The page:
U.S says its drone strikes target al-Qaeda , but Yemenis deny it
The years-long US drone strikes in Yemen increased civilian casualties, a new report has warned, pointing to yet another major threat facing the Yemeni people amid a devastating war by Saudi -led coalition, backed by the US.
The AP based its count on interviews with witnesses, families, drone attacks carried out under Trump have killed more than 300 people in 2017 and 2018, the AP found. Of those, at least 30 civilians were killed in 2018 according to accounts from family members and witnesses, the report added.
The Pentagon confirmed earlier this year that it had carried out a strike in Yemen’s Shabwa province on January 26, saying it was strictly targeting al-Qaeda members, however, many families living in the targeted areas have gathered letters from police officers, district officials, tribal leaders, school principals and many other people to certify that their slain loved ones had nothing to do with al-Qaeda.
“In Yemen, European weapons are fundamentally responsible for the war taking place,” German EU lawmaker Sabine Losing, who is leading efforts to hold EU governments accountable, said on Wednesday.
The report said 21 EU countries approved licenses for the export of arms, ranging from bullets and bombs to fighter jets and specialized military components in 2015.
Many governments have promised to stop arms exports to Saudi Arabia, but only Germany has suspended its sales until clear explanations are made about the murder.French Foreign Minister Jean-Yves Le Drian said on Monday that Paris adhered to strict rules that “stop us selling weapons that might impact civilians.”Norway became the latest country to announce it was suspending arms exports to Saudi Arabia, following the murder of Khashoggi and Riyadh’s ongoing military campaign against Yemen.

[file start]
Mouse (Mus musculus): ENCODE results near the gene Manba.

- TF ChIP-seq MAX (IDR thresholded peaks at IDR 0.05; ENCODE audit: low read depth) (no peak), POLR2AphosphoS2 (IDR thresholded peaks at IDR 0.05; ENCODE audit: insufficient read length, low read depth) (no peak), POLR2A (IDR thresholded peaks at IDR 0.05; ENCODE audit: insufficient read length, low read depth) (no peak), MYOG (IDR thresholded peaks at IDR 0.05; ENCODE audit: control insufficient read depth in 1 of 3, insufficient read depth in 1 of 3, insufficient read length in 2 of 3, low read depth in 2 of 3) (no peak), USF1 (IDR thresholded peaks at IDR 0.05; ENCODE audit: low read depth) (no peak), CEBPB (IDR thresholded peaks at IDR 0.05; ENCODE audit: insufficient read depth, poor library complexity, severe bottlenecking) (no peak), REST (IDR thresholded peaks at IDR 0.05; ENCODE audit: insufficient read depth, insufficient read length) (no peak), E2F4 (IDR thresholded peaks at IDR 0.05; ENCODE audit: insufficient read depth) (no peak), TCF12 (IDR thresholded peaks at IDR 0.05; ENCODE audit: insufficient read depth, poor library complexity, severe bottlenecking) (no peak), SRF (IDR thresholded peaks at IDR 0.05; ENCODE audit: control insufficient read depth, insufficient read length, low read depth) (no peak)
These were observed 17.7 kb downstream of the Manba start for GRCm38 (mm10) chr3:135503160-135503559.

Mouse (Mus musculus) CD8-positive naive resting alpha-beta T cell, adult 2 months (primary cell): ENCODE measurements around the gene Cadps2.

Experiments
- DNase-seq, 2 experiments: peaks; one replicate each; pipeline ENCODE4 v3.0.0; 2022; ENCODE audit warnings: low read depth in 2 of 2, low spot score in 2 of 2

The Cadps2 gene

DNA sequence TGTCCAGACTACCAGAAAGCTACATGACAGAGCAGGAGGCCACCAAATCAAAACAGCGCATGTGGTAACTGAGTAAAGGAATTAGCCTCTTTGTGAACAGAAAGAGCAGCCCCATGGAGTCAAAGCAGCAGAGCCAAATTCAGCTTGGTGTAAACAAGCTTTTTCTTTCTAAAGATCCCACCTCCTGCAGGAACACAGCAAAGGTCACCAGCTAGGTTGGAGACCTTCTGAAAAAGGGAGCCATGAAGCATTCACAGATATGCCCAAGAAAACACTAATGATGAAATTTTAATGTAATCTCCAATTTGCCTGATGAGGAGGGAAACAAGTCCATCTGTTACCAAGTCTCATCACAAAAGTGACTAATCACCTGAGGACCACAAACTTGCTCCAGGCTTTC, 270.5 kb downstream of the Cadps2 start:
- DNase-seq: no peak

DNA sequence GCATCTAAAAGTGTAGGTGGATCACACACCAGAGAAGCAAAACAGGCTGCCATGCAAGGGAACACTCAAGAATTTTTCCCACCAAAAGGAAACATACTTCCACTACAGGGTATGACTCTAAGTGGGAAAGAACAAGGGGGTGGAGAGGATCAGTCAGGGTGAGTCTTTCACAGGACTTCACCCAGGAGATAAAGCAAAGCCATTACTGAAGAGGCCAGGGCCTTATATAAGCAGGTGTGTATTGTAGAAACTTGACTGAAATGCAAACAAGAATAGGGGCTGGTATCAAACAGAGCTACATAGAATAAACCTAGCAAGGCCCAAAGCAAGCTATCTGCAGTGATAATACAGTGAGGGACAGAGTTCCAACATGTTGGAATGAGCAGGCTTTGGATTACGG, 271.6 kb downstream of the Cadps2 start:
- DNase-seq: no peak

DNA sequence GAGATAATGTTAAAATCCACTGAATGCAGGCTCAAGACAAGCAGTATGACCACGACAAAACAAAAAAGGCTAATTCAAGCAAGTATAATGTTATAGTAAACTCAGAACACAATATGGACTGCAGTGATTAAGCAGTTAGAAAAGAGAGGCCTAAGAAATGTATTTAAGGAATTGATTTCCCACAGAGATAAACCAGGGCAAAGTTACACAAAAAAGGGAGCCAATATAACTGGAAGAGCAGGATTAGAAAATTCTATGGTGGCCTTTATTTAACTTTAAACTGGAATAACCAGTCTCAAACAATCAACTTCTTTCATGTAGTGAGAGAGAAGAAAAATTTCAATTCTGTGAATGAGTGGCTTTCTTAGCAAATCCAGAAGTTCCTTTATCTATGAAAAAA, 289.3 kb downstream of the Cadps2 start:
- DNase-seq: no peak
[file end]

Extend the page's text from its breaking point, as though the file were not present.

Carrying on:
In March 2015, the US -backed –Saudi-led coalition started a war against Yemen with the declared aim of crushing the Houthi Ansarullah movement, who had taken over from the staunch Riyadh ally and fugitive former president Abd Rabbuh Mansur Hadi, while also seeking to secure the Saudi border with its southern neighbor. Three years and over 60,000 dead and injured Yemeni people and prevented the patients from travelling abroad for treatment and blocked the entry of medicine into the war-torn country, the war has yielded little to that effect.
Despite the coalition claims that it is bombing the positions of the Ansarullah fighters, Saudi bombers are flattening residential areas and civilian infrastructures.
More than 2,200 others have died of cholera, and the crisis has triggered what the United Nations has described as the world’s worst humanitarian disaster.
However, Saudi Arabia relies heavily on the US in its brutal war on Yemen. Washington has deployed a commando force on the Arab kingdom’s border with Yemen to help destroy arms belonging to Yemen’s popular Houthi Ansarullah movement. Washington has also provided logistical support and aerial refueling.